Long Night of the Soul for the Greens
Deaglán de Bréadún
Not easy to find time for th’oul blog when you’re busy covering a rapidly-changing story for the paper. I’m currently languishing between the first and second count results for Ireland East, so it seemed a good time to “post”.
The big question is: where do we go from here? The electorate has registered its displeasure with the Government. It’s more than the usual mid-term rabbit-punch. There is serious discontent out there.
The Greens seem to be in a state of shock over their poor performance. They have been getting generally good media treatment which didn’t reflect the real public attitude. If a general election were held in the morning, would any of the Greens hold their seats? Offhand, I can’t think of any I would put money on, except perhaps Trevor Sargent.
It’s not that long since the Greens had the image of a naive bunch of quasi-hippies. They didn’t even have a party leader, as I recall. The Greens made the transition from a semi-religious movement to a party of power over a very short period.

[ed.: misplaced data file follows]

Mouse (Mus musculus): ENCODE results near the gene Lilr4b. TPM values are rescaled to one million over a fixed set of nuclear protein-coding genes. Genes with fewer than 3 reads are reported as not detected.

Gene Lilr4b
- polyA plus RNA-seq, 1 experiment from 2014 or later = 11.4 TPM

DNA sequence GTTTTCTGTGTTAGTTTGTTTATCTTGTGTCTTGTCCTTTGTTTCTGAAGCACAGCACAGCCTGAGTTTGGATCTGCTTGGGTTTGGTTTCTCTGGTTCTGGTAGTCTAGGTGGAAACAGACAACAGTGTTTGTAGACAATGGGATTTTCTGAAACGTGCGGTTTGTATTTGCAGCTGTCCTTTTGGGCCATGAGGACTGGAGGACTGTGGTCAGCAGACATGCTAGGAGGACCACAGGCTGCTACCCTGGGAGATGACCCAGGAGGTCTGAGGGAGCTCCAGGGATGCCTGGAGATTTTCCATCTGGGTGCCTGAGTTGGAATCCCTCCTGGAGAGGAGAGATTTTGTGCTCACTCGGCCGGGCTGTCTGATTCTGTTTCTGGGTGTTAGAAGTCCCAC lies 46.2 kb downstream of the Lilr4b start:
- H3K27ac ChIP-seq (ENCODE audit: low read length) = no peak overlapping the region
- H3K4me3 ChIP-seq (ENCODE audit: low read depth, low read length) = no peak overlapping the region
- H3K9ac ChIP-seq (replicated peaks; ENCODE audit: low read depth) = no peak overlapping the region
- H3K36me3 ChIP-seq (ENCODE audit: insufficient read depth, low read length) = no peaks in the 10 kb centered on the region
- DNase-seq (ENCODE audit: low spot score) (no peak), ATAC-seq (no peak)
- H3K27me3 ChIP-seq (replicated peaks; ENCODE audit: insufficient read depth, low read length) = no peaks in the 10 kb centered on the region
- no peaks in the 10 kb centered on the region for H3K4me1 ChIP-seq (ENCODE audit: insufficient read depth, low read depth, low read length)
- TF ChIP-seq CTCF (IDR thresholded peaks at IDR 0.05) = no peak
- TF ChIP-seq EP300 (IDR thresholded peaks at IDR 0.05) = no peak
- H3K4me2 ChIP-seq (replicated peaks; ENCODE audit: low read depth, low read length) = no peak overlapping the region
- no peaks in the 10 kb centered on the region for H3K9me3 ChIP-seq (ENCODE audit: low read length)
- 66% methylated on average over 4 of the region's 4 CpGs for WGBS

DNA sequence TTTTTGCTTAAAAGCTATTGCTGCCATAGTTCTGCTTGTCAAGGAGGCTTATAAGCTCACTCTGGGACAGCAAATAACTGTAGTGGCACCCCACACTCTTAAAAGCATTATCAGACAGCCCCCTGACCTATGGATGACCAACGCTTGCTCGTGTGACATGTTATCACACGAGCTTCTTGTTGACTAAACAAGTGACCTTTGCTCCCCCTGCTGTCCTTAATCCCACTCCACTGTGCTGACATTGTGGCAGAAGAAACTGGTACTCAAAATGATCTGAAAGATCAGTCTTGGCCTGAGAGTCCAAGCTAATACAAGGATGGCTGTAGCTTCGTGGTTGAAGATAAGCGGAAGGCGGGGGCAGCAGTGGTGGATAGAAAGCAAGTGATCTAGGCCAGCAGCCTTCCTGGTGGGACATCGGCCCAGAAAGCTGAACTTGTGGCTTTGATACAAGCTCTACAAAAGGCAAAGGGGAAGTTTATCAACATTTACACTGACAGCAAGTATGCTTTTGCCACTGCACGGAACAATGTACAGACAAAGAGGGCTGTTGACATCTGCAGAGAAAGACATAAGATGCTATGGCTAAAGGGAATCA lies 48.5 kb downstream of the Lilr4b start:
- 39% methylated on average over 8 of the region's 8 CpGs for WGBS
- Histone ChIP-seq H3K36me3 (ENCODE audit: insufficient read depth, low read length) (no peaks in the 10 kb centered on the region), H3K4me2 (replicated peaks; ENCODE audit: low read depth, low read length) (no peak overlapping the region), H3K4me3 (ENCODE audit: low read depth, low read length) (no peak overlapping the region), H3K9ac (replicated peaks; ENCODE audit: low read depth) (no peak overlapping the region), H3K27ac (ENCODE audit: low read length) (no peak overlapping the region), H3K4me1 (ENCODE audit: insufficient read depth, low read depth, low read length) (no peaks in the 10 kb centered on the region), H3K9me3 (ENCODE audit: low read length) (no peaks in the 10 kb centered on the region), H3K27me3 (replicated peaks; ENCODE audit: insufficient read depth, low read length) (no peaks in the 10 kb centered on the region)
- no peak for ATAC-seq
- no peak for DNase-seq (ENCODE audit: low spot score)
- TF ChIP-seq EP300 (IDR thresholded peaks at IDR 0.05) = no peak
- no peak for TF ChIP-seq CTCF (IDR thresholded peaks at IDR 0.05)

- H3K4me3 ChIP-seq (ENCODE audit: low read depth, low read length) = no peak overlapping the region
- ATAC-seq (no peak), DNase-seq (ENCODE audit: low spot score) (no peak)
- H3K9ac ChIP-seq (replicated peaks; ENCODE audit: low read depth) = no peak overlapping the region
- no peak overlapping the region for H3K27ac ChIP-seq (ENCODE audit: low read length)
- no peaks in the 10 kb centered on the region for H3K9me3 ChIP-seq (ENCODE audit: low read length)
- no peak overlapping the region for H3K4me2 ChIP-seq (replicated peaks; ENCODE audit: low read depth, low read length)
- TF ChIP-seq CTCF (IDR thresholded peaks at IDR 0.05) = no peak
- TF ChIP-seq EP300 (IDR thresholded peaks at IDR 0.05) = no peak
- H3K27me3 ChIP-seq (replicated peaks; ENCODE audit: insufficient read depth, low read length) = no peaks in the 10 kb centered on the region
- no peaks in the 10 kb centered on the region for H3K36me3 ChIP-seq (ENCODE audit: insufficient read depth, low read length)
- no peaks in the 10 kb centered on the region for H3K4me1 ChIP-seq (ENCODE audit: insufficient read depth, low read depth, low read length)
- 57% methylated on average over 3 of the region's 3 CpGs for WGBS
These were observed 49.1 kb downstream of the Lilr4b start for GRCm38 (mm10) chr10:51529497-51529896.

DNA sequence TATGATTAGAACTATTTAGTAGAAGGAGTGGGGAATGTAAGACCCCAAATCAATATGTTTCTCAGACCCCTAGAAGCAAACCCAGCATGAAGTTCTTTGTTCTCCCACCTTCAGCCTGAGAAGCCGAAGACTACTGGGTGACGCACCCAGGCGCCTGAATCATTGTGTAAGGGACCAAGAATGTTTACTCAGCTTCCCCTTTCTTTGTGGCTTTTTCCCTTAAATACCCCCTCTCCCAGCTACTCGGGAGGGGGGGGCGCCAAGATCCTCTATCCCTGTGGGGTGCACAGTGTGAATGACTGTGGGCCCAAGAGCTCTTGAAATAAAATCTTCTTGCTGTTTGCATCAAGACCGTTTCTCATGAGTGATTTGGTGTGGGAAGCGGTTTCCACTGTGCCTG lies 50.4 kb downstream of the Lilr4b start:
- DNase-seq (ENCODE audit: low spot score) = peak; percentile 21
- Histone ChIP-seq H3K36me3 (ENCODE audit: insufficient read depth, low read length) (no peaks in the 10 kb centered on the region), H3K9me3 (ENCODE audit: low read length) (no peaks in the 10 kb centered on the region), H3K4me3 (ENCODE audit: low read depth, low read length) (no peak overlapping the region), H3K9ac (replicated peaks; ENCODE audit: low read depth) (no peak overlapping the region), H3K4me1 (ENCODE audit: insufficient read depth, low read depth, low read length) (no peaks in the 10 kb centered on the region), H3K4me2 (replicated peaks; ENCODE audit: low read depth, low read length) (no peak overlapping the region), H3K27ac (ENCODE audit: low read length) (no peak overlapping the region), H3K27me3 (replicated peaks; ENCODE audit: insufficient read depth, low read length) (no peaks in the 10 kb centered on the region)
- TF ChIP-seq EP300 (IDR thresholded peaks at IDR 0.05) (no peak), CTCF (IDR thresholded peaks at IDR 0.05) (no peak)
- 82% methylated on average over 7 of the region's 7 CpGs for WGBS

They were unlucky in that, when they finally decided to abandon their political virginity, the damned economy collapsed. Fianna Fáil have been around for 83 years – they’re used to the ups and downs of politics, more or less.
But for the Greens it must be a searing experience to look at the latest eleciton results. My guess is that the leadership will want to stay in government; the membership will have mixed feelings.
Was it Harold Wilson who said, “Never resign”? The dissidents who quit so publicly in recent times should, from their own viewpoint, have stayed in the party where their influence would now be greatly increased.
In the short term, will anything change? There is no sign as yet of Fianna Fáil backbenchers wilting in the face of electoral disfavour. It must be like being on board ship during a major storm. You just cling to the rigging until the wind dies down.
The Greens are like a guy who is getting badly beaten up in a bar but dare not go outside because there’s someone with a gun waiting to shoot him.
Meanwhile, a stockbroker of my acquaintance told me the other day that the big worry in financial circles was that the Government would fall before the legislation setting up Nama (National Asset Management Agency – the so-called “bad bank”) was put through. After that, he said, it didn’t matter so much.
Taoiseach must be an awful position to hold at the moment. A previous incumbent told me once, “You have no friends in that job.”